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An Allegedly Better Way To Board An Airplane

by on August 30, 2011

There might not be a more stressful part of traveling than the simple act of boarding a plane these days. That’s because a lack of overhead bin space and a preponderance of people carrying bags on the plane because they don’t want to spend twenty-five bucks checking them means it’s a race to get aboard as early as possible. And because people can’t find their seats, or can’t find bin space, or can’t comprehend the idea of buckling seat belts, it’s a free-for-all, it takes forever, and it’s just annoying.

Dr. Jason Steffen of Fermilab developed a method a few years ago that he said would cut 40% off the time it takes to board passengers on a plane. The simple idea is to have window seats board first, then middle seats, then aisle seats, all in alternating rows. A TV pilot called This Vs. That, kind of a Mythbusters clone by producer Jon Hotchkiss, took him up on the challenge, corralled 100 people to try his method, and the result is what you see above.


But I’m not that impressed, because this resembles no boarding procedure I’ve ever witnessed, not due to the order of boarding but because I don’t see things that ALWAYS happen during boarding: Someone’s bag doesn’t fit. There’s no room in the overhead. Someone’s carrying too much and they struggle to fit in the aisle, then in their seat. Someone has to use the lavatory while people are boarding. DId I mention there’s NO FREAKIN’ ROOM IN THE OVERHEAD? Someone wants a blanket or a seat extender. Someone wants to sit next to their friend whom she just met in the Chili’s 2 Go in the terminal. Any one of these things would throw Dr. Steffen’s brilliant idea into chaos. More than one? Armageddon with Samsonite.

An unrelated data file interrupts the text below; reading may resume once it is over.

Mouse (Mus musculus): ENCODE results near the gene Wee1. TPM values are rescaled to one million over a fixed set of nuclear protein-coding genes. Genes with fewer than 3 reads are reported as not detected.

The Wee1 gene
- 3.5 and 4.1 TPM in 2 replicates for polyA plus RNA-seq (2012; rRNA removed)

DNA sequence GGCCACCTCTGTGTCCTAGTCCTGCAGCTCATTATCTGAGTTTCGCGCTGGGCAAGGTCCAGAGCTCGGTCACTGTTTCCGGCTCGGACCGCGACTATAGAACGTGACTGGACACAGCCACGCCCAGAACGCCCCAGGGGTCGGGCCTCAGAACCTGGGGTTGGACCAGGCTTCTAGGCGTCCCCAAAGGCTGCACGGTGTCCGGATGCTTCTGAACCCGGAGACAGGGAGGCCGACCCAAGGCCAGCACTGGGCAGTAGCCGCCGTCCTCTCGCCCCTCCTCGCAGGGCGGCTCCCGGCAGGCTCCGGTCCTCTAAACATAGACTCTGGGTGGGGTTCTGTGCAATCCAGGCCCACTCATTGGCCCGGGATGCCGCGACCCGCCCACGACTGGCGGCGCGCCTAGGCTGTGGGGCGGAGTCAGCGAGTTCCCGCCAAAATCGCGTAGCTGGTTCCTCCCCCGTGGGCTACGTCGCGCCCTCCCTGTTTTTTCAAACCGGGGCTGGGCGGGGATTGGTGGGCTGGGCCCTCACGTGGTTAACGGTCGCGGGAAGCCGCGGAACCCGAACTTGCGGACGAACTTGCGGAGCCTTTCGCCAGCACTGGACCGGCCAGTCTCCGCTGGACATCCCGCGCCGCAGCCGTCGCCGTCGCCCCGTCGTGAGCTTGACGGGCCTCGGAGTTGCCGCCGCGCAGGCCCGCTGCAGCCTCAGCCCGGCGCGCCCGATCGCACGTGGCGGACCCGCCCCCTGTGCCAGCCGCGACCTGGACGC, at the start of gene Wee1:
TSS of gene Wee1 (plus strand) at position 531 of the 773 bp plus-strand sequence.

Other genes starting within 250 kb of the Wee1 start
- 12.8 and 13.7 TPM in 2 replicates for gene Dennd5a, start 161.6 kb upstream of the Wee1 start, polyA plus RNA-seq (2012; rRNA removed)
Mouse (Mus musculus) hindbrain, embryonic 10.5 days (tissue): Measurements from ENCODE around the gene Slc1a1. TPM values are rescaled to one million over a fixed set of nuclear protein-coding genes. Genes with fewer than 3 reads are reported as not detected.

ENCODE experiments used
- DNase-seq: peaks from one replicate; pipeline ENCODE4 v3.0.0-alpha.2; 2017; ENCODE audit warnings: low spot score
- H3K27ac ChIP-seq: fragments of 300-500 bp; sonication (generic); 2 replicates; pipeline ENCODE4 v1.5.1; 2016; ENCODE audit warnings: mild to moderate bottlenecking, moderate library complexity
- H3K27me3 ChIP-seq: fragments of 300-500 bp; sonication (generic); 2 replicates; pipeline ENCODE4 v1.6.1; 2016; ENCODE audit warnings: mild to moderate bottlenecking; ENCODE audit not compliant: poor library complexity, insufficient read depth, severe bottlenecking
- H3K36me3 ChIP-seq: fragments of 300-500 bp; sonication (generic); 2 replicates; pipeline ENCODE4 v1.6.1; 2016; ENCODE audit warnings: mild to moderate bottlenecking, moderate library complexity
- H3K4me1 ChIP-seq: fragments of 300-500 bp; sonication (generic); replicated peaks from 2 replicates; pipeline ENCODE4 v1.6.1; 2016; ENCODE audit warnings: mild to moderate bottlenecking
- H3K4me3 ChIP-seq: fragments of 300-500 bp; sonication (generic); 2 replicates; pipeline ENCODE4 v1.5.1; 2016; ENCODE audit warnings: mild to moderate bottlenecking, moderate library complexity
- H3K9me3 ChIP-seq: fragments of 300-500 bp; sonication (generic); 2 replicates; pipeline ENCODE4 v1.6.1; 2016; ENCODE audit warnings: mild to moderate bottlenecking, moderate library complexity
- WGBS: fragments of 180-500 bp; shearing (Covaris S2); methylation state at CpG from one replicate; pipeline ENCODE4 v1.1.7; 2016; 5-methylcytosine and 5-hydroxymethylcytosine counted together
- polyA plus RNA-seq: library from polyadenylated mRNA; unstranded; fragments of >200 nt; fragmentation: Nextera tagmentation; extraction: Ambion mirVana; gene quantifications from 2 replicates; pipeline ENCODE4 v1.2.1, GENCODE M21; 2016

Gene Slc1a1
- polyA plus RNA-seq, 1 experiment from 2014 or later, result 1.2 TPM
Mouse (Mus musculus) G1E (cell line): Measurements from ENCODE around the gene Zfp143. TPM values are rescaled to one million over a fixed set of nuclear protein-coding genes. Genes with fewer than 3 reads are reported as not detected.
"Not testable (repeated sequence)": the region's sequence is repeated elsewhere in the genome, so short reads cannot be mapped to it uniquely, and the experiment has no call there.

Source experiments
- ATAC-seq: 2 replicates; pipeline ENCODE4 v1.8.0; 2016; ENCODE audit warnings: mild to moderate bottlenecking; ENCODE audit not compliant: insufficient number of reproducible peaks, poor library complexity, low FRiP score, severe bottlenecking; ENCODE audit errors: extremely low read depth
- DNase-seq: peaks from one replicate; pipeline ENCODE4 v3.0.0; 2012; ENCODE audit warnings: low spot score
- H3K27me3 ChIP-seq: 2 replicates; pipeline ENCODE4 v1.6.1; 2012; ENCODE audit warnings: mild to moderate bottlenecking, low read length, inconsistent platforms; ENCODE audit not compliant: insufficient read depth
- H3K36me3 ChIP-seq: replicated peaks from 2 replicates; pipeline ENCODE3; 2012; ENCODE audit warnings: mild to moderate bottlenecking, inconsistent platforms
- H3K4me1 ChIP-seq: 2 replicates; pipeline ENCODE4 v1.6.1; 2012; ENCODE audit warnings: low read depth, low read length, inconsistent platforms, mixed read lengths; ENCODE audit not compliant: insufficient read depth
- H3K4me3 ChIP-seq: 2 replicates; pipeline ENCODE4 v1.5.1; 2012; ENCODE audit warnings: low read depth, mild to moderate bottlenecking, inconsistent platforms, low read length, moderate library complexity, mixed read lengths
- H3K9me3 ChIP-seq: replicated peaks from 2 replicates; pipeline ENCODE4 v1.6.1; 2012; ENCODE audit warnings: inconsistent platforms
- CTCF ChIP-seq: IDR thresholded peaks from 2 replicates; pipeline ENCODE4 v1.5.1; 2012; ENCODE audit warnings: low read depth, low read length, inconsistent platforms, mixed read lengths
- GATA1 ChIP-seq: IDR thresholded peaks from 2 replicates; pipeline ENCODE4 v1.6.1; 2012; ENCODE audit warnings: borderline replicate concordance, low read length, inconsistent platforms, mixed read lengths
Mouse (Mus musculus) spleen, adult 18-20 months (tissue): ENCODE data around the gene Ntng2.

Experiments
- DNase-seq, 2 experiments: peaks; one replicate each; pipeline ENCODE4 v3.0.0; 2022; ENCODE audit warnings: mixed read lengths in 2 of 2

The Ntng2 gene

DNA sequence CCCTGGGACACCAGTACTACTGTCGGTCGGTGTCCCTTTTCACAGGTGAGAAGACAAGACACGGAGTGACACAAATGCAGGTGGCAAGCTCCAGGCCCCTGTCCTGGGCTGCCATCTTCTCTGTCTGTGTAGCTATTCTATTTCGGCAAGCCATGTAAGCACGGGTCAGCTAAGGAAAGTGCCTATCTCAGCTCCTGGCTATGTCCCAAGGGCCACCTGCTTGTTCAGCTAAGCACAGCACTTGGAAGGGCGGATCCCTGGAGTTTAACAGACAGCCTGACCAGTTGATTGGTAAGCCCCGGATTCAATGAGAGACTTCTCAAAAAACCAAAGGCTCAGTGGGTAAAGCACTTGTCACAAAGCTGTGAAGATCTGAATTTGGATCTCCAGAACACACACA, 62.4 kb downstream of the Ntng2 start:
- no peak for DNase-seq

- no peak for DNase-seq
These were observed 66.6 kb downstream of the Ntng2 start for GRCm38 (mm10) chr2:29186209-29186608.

You’d also be assuming that everyone’s at the gate on time, that everyone’s orderly and well-behaved and won’t rush the gate or try to slip on board ahead of their group. Since I’ve never seen a plane where that stuff doesn’t happen, I don’t think those are safe assumptions. Plus, are you going to take couples and families who are sitting together and board them separately, one at a time? Yes, the plan says you can make minor accommodations (as long as none of them are near the front of the cabin), and it does include the “families with small children board first” exception, but I just don’t see this standing up to the kind of behavior you get from airline passengers. (And if I had a dime for every family with small children who show up at the gate well into general boarding, dragging two strollers and countless diaper bags and other accessories….) If I thought it would work, I’d be all for it; I’ll take anything to make my life easier. But I’m skeptical.

And, yes, that’s the guy from Studs, Mark De Carlo, as one of the hosts. Don’t hold an embarrassing old dating game against him.

HT: Popular Science